# Curve + tangent

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• Jun 25th 2010, 06:34 AM
maggiec
Curve + tangent
Quick question

I was doing this question
Attachment 17992

For a) I got y = pi/2

but to construct a successful argument to prove that the tangent touches C at infinitely many points, how could I do that? Part b) gets you 3 marks in this paper but what are they awarded for?

Thanks
• Jun 25th 2010, 07:19 AM
Ackbeet
I don't think your equation of the tangent is correct. What did you get for the derivative of y?
• Jun 25th 2010, 07:27 AM
maggiec
Quote:

Originally Posted by Ackbeet
I don't think your equation of the tangent is correct. What did you get for the derivative of y?

I got

dy/dx = cosx.sinx.x^(sinx - 1)

when x= pi/2
dy/dx = 0 because cos(pi/2) = 0

and then the tangent passes through point (pi/2, pi/2)

what do you think?
• Jun 25th 2010, 07:29 AM
Ackbeet
Hmm. I don't think your derivative is correct. What techniques are you using to differentiate?
• Jun 25th 2010, 07:32 AM
maggiec
Quote:

Originally Posted by Ackbeet
Hmm. I don't think your derivative is correct. What techniques are you using to differentiate?

y = x^sinx

let u = sinx
then du/dx = cosx

and y = x^u
thus dy/du = u.x^(u-1)

==> dy/dx = dy/du.du/dx
= sinx.x^(sinx-1).cosx
• Jun 25th 2010, 07:39 AM
Ackbeet
Ok, here's the problem. Your differentiation of $\frac{dy}{du}=u x^{u-1}$ is only valid if $u$ is a constant. In this case, it's not. I would recommend logarithmic differentiation.
• Jun 25th 2010, 07:55 AM
maggiec
Quote:

Originally Posted by Ackbeet
Ok, here's the problem. Your differentiation of $\frac{dy}{du}=u x^{u-1}$ is only valid if $u$ is a constant. In this case, it's not. I would recommend logarithmic differentiation.

Ohhhh.

Ok so here's what I got this time round:

lny = sinx.lnx

and simplified it to give
dy/dx = y(lnxcox + sinx/x)

when x=pi/2, y=pi/2
and dy/dx= 1

Hence the tangent has gradient of 1 and passes through (pi/2, pi/2)
so its equation is: y=x

is it correct this time?

if so, how can we prove b?

Thank you!
• Jun 25th 2010, 08:14 AM
Ackbeet
Everything looks good to me now. Question: does the word "touches" mean touching as in a tangent to the curve, or does it just mean intersect?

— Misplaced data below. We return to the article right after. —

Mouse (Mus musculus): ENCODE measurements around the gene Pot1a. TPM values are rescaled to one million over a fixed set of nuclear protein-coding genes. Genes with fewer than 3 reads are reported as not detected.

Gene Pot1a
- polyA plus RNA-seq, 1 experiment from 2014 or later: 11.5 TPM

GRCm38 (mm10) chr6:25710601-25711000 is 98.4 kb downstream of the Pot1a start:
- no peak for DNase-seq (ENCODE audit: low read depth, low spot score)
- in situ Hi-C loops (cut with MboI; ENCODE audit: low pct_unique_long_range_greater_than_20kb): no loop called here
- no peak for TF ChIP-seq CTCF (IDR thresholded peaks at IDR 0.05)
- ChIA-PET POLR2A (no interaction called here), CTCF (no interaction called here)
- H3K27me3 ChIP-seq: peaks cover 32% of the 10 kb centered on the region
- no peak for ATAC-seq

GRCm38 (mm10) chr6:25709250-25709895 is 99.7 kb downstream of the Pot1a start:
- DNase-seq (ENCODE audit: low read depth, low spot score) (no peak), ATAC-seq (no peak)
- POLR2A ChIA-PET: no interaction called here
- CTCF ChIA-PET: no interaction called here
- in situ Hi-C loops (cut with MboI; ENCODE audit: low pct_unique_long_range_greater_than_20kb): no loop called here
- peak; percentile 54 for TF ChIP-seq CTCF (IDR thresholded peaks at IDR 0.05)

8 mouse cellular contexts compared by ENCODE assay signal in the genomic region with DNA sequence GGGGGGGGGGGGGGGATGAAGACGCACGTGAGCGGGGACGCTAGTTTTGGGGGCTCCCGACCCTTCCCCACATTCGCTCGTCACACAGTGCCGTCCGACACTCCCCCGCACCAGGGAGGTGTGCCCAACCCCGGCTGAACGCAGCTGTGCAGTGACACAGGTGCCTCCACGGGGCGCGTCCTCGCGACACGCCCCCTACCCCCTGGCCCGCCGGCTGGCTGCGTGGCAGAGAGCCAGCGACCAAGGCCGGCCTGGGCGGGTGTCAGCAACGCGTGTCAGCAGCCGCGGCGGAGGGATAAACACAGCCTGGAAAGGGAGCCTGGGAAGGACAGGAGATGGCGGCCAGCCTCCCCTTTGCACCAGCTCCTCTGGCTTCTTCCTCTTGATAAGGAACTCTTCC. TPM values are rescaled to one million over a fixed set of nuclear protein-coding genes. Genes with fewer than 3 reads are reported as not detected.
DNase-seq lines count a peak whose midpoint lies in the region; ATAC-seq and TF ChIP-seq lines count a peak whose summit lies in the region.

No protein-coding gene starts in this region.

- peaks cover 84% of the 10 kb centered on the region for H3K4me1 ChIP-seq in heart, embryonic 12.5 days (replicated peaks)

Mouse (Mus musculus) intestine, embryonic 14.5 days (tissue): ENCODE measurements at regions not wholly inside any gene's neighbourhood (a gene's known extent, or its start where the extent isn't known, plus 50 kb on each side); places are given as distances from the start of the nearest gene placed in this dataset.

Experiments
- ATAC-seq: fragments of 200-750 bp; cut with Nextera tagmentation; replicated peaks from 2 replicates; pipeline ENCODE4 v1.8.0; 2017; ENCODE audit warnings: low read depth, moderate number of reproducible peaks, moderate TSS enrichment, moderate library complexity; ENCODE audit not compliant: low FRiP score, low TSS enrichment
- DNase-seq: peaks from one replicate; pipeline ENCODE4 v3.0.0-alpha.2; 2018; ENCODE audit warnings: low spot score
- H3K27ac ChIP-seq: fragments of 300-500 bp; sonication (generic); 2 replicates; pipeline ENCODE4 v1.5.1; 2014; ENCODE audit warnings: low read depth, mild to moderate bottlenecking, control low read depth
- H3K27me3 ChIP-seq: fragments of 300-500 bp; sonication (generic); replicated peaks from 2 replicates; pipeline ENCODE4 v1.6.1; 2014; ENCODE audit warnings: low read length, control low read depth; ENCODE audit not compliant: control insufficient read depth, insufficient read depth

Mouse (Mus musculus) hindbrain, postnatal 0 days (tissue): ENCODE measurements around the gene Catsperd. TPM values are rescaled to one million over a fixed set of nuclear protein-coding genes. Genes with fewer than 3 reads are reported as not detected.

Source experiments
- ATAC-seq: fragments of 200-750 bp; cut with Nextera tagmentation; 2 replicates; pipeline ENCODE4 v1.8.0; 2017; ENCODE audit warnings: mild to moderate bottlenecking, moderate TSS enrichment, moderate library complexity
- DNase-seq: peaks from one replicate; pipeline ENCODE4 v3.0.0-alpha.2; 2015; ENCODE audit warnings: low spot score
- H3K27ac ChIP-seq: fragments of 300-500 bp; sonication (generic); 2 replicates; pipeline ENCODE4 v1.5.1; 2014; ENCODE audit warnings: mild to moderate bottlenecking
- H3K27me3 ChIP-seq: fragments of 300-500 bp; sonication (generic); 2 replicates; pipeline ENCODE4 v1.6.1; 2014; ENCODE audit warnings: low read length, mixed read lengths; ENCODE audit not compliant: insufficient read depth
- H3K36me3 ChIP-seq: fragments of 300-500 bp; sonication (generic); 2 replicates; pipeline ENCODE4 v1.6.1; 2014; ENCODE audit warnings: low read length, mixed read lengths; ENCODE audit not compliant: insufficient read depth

• Jun 25th 2010, 08:26 AM
maggiec
Quote:

Originally Posted by Ackbeet
Everything looks good to me now. Question: does the word "touches" mean touching as in a tangent to the curve, or does it just mean intersect?

I believe it means that it is a tangent. If it means that it intersects it usually makes that clear by saying "prove that this tangent intersects C..", I've seen that in other questions
• Jun 25th 2010, 08:30 AM
Ackbeet
Ok, so what ideas do you have for part b?
• Jun 25th 2010, 08:37 AM
maggiec
Quote:

Originally Posted by Ackbeet
Ok, so what ideas do you have for part b?

could you equate the equations to see where they touch? (although equating them would give intersections.. but if they dont intersect then maybe it will give you points as to where they touch?) or maybe use the discriminant?
• Jun 25th 2010, 08:40 AM
Ackbeet
If a line is tangent to a curve, then the line and the curve must have equal x and y values at that point. I would say that'd be a great first step. So, what do you get?
• Jun 25th 2010, 08:46 AM
maggiec
Quote:

Originally Posted by Ackbeet
If a line is tangent to a curve, then the line and the curve must have equal x and y values at that point. I would say that'd be a great first step. So, what do you get?

I just get the solution I already knew =(

x^sinx = x
sinx.lnx = lnx
sinx = 1
x = pi/2

but because without using a graphic calculator, I have no idea what y=x^sinx looks like, I get stuck really quickly..
• Jun 25th 2010, 08:48 AM
Ackbeet
I think your solution is only partial. I agree up to $\sin(x)=1$. But how many x's solve that equation? And where do they solve it?
• Jun 25th 2010, 08:56 AM
maggiec
Quote:

Originally Posted by Ackbeet
I think your solution is only partial. I agree up to $\sin(x)=1$. But how many x's solve that equation? And where do they solve it?

Of course.

So x = pi/2, 5pi/2, 9pi/2... there's no limit to the original question.
what do you mean by 'where' do they solve it?
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